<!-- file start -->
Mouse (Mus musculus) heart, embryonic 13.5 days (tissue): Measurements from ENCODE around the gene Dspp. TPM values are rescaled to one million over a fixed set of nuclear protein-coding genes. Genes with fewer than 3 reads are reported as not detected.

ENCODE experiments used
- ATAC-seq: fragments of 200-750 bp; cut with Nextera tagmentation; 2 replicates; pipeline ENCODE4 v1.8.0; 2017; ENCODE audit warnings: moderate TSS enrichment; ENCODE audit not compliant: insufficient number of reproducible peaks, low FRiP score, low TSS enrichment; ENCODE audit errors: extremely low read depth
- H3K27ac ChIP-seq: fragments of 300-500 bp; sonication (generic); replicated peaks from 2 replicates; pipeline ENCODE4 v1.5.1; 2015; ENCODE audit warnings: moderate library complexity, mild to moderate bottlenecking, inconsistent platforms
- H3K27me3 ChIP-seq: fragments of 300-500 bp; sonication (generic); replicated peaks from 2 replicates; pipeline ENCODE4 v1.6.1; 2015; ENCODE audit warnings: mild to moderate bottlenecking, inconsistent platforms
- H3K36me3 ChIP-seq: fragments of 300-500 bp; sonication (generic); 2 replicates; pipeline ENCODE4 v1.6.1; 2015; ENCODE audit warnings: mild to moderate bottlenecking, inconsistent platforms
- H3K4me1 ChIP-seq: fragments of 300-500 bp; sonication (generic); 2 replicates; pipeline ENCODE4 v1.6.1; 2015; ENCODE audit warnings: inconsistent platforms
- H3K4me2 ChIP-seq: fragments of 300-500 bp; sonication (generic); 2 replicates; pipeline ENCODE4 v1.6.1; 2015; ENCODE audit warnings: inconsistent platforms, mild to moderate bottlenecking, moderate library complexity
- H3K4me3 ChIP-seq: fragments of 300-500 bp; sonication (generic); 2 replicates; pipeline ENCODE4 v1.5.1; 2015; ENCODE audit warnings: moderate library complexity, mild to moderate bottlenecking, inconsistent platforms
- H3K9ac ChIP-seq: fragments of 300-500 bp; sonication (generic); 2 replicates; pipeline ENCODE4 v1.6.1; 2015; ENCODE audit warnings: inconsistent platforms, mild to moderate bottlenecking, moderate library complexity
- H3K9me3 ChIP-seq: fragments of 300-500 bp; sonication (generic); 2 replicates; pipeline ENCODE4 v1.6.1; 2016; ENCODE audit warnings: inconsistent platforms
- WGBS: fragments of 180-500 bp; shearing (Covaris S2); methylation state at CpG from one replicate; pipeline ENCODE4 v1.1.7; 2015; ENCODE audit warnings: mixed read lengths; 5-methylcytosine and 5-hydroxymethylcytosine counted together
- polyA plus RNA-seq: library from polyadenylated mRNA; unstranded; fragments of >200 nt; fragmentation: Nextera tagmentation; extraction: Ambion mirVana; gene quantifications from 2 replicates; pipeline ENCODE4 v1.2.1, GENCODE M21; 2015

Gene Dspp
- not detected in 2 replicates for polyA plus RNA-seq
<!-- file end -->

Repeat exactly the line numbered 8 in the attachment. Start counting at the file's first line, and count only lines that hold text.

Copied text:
- H3K4me2 ChIP-seq: fragments of 300-500 bp; sonication (generic); 2 replicates; pipeline ENCODE4 v1.6.1; 2015; ENCODE audit warnings: inconsistent platforms, mild to moderate bottlenecking, moderate library complexity